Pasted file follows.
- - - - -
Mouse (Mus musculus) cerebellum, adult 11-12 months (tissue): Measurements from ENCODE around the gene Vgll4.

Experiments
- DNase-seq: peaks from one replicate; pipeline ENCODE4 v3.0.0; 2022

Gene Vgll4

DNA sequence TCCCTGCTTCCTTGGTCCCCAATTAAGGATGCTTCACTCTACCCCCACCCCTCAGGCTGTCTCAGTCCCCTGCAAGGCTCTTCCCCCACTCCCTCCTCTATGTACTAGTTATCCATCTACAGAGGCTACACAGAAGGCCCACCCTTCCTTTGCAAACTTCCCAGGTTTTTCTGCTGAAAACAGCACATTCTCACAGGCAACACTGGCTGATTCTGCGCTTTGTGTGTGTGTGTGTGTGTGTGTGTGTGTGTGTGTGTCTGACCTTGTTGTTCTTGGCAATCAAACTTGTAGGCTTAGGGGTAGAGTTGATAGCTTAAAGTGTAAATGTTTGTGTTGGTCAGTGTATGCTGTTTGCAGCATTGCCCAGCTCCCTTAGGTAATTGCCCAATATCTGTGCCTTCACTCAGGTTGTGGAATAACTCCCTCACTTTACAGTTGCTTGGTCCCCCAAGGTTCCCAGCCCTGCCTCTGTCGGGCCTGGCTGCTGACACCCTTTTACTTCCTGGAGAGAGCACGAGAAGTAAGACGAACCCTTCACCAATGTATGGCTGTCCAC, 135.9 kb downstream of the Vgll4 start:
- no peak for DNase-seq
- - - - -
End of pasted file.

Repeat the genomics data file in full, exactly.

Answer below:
Mouse (Mus musculus) cerebellum, adult 11-12 months (tissue): Measurements from ENCODE around the gene Vgll4.

Experiments
- DNase-seq: peaks from one replicate; pipeline ENCODE4 v3.0.0; 2022

Gene Vgll4

DNA sequence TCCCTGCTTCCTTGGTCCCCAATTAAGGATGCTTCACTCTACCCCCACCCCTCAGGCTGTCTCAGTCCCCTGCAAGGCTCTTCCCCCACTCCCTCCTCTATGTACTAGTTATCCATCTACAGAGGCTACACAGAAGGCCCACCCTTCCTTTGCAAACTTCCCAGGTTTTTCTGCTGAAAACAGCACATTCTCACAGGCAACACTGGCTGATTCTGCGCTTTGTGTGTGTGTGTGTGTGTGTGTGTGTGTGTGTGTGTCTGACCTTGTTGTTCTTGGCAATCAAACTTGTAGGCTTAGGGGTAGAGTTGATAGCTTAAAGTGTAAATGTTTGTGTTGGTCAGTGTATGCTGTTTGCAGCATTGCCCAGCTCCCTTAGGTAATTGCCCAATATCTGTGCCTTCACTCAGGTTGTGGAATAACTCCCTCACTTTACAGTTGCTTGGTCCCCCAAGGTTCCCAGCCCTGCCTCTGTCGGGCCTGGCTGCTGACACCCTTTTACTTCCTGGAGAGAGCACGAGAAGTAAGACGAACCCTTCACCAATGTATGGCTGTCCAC, 135.9 kb downstream of the Vgll4 start:
- no peak for DNase-seq